Hello from North Haven!
When my husband (then boyfriend) Bill and I decided to move to North Haven twelve years ago, we were choosing to leave behind the many Boston-based indie rock bands we played in. We met at Great Scott, an Allston venue, when our bands were booked on the same bill. We were bandmates before we were a couple. Between the two of us, we were in two bands together, a glam-rock outfit and a more introverted shoegaze project, and I think I’ve counted a total of seven others, from angry but intricate punk to horror metal to the horn section of a New Orleans-style rock band.
We loved playing, we loved watching our friends play, and most evenings we were either in a practice space or a music venue, typically dive bars with terrifying bathrooms and tiny stages. The hot rooms, packed with friends and fans or sparsely populated by a few dubious drinkers, were as much my home as my apartment with the hole in the wall or the work room at Boston University’s COM where I was somehow also getting a master’s in journalism.
As much as we loved the scene, it was exhausting, and when I was invited to apply to the job I hold now at North Haven Community School, we took the opportunity, despite what we were leaving behind. And although we continued to play a few shows here and there in Boston, the logistics necessitated a huge reduction in commitments. We wrote and recorded songs in the spare bedroom of our 10-month rental house, restored a Cordovox keyboard, built a theremin and a vocoder, and realized we really missed being on stage.
And so, that first summer, wondering whether outing ourselves as weirdos would earn us a one-way ticket back to the mainland, we donned leotards and wigs, spray-painted water pistols gold, teetered around on platform heels, and played a set at the island’s music festival LungFest (may its memory be for a blessing) as the LA proto-punk band Zolar X.
Luckily for us, people liked it. And ever since then, summer has become a time for us to wiggle into something tight, wobble around in tall boots, and yell into some microphones for a while. We played at LungFest while it was around, and since then the party’s moved to Main Street, where the Rec Council puts on a fabulous street dance. With our island friends, like Jake from the Toughcats, our school guidance counselor, a former oyster diver, and the Reverend, we learn a set of party songs, and rock out.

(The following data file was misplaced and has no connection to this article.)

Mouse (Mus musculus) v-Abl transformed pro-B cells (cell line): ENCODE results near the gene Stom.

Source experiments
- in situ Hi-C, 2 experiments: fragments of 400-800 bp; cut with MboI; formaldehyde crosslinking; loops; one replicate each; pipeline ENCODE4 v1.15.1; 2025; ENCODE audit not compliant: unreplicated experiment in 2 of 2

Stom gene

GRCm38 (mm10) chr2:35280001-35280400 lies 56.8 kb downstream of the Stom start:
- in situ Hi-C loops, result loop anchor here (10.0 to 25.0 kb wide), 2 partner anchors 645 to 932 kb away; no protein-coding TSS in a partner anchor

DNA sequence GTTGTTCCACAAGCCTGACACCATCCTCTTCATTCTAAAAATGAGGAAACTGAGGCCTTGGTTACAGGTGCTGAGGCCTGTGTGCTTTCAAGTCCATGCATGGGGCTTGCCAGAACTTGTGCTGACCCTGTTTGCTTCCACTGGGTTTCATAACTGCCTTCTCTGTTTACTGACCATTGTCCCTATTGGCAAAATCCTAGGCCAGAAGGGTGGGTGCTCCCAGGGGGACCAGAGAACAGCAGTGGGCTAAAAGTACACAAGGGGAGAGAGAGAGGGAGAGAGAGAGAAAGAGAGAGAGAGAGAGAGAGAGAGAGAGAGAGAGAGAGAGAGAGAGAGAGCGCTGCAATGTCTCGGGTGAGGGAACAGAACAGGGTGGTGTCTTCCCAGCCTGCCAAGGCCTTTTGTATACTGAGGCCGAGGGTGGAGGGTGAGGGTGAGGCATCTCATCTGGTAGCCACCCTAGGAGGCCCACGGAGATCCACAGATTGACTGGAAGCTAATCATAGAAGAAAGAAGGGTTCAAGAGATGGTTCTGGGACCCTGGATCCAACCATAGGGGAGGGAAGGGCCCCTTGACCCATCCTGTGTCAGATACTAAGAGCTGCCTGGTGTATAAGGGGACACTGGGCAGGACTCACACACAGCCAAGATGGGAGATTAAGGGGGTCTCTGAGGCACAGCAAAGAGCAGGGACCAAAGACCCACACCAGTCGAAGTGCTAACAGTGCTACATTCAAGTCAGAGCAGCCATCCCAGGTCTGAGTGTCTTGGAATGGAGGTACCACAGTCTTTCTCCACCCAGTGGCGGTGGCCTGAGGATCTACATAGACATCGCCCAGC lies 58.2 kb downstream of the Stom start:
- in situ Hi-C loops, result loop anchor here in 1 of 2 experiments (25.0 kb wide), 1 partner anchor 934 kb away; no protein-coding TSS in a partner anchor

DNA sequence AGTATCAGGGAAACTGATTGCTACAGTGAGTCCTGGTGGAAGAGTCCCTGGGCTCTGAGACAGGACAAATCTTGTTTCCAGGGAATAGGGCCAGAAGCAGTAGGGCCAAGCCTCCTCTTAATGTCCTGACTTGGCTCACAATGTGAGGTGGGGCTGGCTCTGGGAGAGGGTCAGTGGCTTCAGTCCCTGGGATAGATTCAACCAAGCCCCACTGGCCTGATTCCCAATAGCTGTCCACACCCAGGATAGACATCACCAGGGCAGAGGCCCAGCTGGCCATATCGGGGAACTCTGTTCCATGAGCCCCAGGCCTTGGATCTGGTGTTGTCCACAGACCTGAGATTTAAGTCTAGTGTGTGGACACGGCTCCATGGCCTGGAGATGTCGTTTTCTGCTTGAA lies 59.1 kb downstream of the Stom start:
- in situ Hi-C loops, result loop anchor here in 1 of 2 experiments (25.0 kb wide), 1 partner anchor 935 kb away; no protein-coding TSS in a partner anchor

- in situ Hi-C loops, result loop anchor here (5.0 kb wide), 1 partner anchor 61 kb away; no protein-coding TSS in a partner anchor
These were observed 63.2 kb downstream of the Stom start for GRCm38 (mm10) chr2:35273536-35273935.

We’ve found ways to play our own music on island, too. A side effect of a long, quiet winter in our second year on North Haven was that Bill learned how to program beats into a Game Boy, and a chip-hop band was born, with a friend rapping about video games and Lord of the Rings, to name a few nerd-friendly topics, Bill’s beats, and my keyboard and vocal hooks. 8BIT-ches, as we were slightly inappropriately named, even recorded a full length album and an EP, and played a few shows off island. Bill produced my solo album, Almanac, after that, and his compositions have been featured in recitals and as underscoring for a few plays we’ve put on.
With Jake, we got to play a few of our songs at the North Haven Brewing Company recently. Penrose was there, eating lots of popcorn and carefully putting bandaids on my arm while I played the ukulele.
She goes to sleep with the sounds of band practice under her room, as we gather our friends together to prepare for the street dance, coming up on August 12. I’m airing out a wig and trying to find the perfect outfit to bridge the gap between Cindy Wilson and Cyndi Lauper. My musical life looks a lot different than it did when I had abundant energy and thought nothing of band practice til 11 and catching the last set at Great Scott, then eating a questionable slice of pizza before staggering home to write a paper. But how lucky am I that every summer, I get to find my inner rockstar and let her be my outer rockstar.